By Oakland L. Childers
By Kelsey McClure
By Melinda Cooper
By Allison Babka
By Christian Schaeffer
By Allison Babka
By Melinda Cooper
By RFT Music
Despite the lower profile, Schoenfeld continues to work at bringing some of Jamaica's underrated talents to the wider audience he believes they merit. "It's been tough for artists to get the recognition they deserve," he says. "Those are the artists I tend to favor."
Schoenfeld acknowledges the many challenges in bringing largely unknown reggae to a broader audience. For one thing, he says, the reggae market is fractured among roots, dub and dancehall fans, but more important and more lamentable, he thinks Jamaican music is losing some of its unique characteristics.
"Jamaican music largely developed because of its isolation from the rest of the world, and they had to entertain themselves with their own means," he says. "Jamaica was culturally isolated from the U.S., but as they become more exposed to America, the distinctive traits of their music are becoming less obvious. People start to want what they don't have -- there was a certain fascination with America."
Furthermore, Schoenfeld sees other roadblocks preventing reggae from gaining widespread popularity. These include reggae's characteristic and hard-to-decipher patois lyrics, Rastafarian symbolism and the failure of black radio in the U.S. to embrace the competition from Jamaica. Added to these obstacles is the financial outlay required to put out an album. For a tiny boutique label that sells an average of 10,000 records a year, money is often hard to come by. For example, Nighthawk was offered the first rights to the latest Itals album, Modern Age, but, Schoenfeld says, the label was not in a position to spend the $20,000-$30,000 necessary to put it out. RAS, a label with deeper pockets, ended up with the album.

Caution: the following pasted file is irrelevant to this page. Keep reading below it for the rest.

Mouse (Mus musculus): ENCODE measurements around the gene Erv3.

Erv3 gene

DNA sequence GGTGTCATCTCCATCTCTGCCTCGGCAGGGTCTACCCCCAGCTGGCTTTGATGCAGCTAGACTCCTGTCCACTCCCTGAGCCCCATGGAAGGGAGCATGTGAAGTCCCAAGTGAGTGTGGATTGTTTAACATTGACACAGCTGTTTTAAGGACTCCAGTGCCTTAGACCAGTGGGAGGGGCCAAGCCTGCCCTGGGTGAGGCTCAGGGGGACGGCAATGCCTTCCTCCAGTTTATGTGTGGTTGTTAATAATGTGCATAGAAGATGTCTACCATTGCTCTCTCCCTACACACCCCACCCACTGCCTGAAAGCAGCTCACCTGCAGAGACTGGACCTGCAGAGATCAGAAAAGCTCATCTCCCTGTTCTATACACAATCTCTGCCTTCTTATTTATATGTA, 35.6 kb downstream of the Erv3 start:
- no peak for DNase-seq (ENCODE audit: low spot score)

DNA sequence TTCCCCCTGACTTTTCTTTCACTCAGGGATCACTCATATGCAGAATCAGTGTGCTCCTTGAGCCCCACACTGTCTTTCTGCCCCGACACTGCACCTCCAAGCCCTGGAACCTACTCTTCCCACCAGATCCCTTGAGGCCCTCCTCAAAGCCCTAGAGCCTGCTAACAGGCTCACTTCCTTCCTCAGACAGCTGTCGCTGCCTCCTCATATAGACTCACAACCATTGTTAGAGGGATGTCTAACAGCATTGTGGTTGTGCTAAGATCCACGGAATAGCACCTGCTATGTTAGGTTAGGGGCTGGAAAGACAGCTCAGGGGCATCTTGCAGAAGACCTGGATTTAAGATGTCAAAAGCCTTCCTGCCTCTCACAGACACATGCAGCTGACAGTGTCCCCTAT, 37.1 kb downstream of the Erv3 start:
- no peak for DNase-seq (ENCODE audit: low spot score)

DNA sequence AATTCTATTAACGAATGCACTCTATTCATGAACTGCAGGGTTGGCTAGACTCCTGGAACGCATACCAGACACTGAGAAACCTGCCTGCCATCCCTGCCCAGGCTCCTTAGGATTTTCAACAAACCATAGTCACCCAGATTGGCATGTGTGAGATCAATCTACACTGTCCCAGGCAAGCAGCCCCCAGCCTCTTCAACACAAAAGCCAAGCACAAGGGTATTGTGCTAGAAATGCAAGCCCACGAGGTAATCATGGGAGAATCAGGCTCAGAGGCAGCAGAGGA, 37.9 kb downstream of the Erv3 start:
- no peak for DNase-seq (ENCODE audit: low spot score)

Finally there's the long shadow cast by reggae's towering icon, Bob Marley. It's a testament to Marley's enduring impact that any discussion of reggae inevitably turns to the No. 1 natty dread. To some, Marley is seen as a genre-killer simply because no one could ever hope to fill his shoes, and it is true that virtually all reggae suffers from the unavoidable comparisons to Bob. Schoenfeld agrees, to a certain point, but says that the most destructive legacy of Marley's fame is the loss of innocence in Jamaican music.
"When reggae got big internationally, it began to take on a more cynical aspect and lost some of its charm," he says. The loss of innocence, according to Schoenfeld, was not Marley's fault but rather something that came about when big money became the ultimate goal of many artists.
Despite the numerous disadvantages in popularizing lesser-known reggae, Schoenfeld's love for the genre is unshaken. Among the new releases he is planning are an album by St. Louis' Murder City Players and a record by the Ethiopians. Schoenfeld is also considering a Gladiators reissue anthology and a Gladiators dub album. Nighthawk also recently launched a Web site (www.nghthwk.com), which showcases the label's entire catalog and supplies information about its artists. Unbelievably, Nighthawk continues to work with all the artists the label started with -- a testament to Schoenfeld's enduring passion for bringing sublimely sweet-sounding performers like Justin Hinds, the Meditations, the Gladiators and the Itals to reggae aficionados around the world.
"It's much harder to do it for love," he says. "But if you remove the love from it, you might as well be selling hamburgers.